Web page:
The first command runs on each instance during the bootstrapping process. It installs the required components and management tools for the failover clustering services. The rest of the commands run near the end of the bootstrapping process on the second node and are responsible for creating the cluster and for defining the server nodes and IP addresses.

By default, the Quick Start configures an even number of servers in the cluster. You need a third resource to maintain a majority vote to keep the cluster online if an individual server fails. For this, the Quick Start uses a dedicated file share witness instance, which can be either a domain-joined server or a third Exchange node (which cannot be part of the DAG itself). By default, the Quick Start creates a Dedicated Instance in the first Availability Zone to act as the file share witness. For production environments, you can also set the Third AZ parameter to witness to create a Dedicated Instance with a file share in a third Availability Zone.

Alternatively, you can use any domain-joined server for this task. (This isn’t included in the Quick Start.) If you set the Third AZ parameter to full, the Quick Start keeps the quorum settings to the default node majority and creates a third Exchange Server node in the third Availability Zone. Note that some AWS Regions support only two Availability Zones; for a current list, see AWS Global Infrastructure.

The Quick Start automated solution ends after creating the DAG and adding the two Exchange nodes to the DAG. When the deployment is complete, you can create additional databases and make them highly available by creating copies on the second nodes. This process is covered in step 3 of the Deployment Stepsinstructions.

Edge Transport Nodes

Edge Transport nodes relay inbound and outbound emails and provide smart host services within the Exchange organization. The Edge nodes are installed in the public subnets and aren’t domain-joined. They do, however, require information from Active Directory, and configuring an Edge sync subscription is needed.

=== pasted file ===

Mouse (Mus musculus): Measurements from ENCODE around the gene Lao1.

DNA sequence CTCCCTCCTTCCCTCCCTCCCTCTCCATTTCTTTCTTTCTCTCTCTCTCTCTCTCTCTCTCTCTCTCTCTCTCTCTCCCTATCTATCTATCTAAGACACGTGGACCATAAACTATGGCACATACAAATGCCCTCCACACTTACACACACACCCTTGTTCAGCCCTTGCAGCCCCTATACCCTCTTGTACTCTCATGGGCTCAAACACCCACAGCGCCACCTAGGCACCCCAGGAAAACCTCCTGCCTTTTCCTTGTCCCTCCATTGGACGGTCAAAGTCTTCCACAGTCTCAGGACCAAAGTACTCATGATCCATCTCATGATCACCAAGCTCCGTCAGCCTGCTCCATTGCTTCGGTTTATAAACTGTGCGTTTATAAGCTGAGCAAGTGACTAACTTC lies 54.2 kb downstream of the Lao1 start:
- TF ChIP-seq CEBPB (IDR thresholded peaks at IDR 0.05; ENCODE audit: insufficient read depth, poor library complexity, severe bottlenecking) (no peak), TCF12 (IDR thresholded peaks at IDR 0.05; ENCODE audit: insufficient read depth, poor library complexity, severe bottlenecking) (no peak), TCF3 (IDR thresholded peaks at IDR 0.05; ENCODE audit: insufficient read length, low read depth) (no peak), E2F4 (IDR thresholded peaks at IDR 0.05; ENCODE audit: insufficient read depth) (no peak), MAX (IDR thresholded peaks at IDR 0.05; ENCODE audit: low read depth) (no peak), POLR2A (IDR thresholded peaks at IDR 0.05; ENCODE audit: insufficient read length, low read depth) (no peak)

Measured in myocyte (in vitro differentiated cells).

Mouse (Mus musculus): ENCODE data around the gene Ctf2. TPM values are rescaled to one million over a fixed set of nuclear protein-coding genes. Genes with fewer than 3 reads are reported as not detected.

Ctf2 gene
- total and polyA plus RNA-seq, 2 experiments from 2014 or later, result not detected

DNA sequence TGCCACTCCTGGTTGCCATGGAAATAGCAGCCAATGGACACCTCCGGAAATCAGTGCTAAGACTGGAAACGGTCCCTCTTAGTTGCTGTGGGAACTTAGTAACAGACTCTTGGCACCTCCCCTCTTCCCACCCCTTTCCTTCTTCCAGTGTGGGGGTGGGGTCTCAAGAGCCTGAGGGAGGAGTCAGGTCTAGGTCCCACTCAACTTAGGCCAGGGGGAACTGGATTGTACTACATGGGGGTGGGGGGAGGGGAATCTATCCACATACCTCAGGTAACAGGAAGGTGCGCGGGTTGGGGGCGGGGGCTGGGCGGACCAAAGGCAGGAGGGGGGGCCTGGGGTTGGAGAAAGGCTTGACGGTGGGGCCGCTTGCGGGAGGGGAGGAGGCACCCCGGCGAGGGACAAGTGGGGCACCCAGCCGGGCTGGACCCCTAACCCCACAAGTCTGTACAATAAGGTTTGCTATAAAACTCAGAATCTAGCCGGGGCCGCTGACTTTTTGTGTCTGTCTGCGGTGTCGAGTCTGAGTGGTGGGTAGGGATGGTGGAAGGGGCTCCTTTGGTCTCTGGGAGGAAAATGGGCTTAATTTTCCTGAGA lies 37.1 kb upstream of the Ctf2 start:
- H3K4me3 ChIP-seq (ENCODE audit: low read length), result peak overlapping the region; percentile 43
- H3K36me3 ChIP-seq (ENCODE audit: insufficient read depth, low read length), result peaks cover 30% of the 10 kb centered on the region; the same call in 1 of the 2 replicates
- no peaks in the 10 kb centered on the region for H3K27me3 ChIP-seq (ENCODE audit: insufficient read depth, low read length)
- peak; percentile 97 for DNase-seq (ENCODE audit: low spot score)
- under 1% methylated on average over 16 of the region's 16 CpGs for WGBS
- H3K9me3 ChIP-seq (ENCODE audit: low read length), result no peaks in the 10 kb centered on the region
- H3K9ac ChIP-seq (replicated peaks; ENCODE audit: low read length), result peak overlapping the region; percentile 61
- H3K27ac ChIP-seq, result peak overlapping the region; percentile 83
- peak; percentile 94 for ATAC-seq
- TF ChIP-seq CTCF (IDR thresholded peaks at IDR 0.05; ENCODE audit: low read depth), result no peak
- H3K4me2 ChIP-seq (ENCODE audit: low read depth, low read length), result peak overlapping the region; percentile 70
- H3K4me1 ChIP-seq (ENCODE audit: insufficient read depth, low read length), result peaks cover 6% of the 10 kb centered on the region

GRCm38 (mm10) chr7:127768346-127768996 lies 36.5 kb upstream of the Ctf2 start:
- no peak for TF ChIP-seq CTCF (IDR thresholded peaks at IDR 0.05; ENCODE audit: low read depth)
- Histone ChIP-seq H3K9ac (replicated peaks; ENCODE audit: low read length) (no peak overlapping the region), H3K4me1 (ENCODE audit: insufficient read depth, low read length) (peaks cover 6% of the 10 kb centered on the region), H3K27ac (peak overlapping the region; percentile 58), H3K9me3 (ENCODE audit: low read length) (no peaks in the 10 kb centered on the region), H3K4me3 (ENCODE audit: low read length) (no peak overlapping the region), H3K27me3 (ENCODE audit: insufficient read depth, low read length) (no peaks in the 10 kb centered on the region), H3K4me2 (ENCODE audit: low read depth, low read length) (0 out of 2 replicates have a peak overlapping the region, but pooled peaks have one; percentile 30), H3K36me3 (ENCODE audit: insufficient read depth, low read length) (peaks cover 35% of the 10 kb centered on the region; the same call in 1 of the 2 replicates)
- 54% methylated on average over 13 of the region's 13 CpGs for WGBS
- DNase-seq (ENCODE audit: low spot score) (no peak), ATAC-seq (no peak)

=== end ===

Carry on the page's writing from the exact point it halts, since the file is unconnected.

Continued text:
Because Edge Transport role nodes aren’t required for end-to-end mail flow, by default, Edge nodes aren’t deployed. For this to occur, you must select yes on the Deploy Edge servers launch option, as shown in Figure 5.


				Deploying Edge servers

Figure 5: Deploying Edge servers

A pair of Edge servers is deployed in the public subnets (which must be defined), and the Exchange Server Edge Transport role is installed using default settings. The EC2 instances aren’t domain-joined, but the DNS suffix that corresponds to the domain name is configured on the network interface cards (NICs). Also, DNS records are created in Active Directory corresponding to their hostname.

The Local Administrator password is reset to the Domain Admin password, and an Edge subscription file is created, which can be found in C:\EdgeServerSubscription.xml.

Copy the subscription file to a mailbox server, and import the subscription by running the following command:

New-EdgeSubscription -FileData ([byte[]]$(Get-Content -Path "C:\EdgeServerSubscription.xml" -Encoding Byte -ReadCount 0)) -Site "AZ1"

Load Balancer

Exchange servers running with the Client Access/Transport roles are usually situated behind a network load balancer (NLB) with a unified Exchange namespace such as “mail.example.com.” The namespace resolves to the load balancer, which in turns distributes traffic to the Exchange servers.

The Exchange Server Quick Start contains an option to deploy an Application Load Balancer that distributes the traffic to the Exchange nodes.

By default, the load balancer isn’t deployed because it requires an existing SSL certificate to be imported in AWS Certificate Manager.

For a load balancer to be deployed, you must:

  1. Import or generate a certificate in AWS Certificate Manager.

  2. Specify the full Amazon Resource Name (ARN) in the CertificateARN option.

  3. Select true in Deploy Load Balancer, when you launch the Quick Start.

Volume Encryption

As part of the default setup, the Exchange Server Quick Start creates and attaches two EBS volumes to each Exchange node. One EBS volume (corresponding to the D:\ drive) holds the Exchange mailbox databases, while the other EBS volume (E:\) holds the Exchange transaction logs. Optionally, the Quick Start provides an option to encrypt the EBS volumes with either the default AWS Key Management Service (AWS KMS) encryption key or a custom KMS key, as shown in Figure 6.


				IEncrypting the EBS volumes

Figure 6: Encrypting the EBS volumes

Note

The root volume of the Exchange nodes (C:\) isn’t encrypted, if Encrypt data volumes is selected.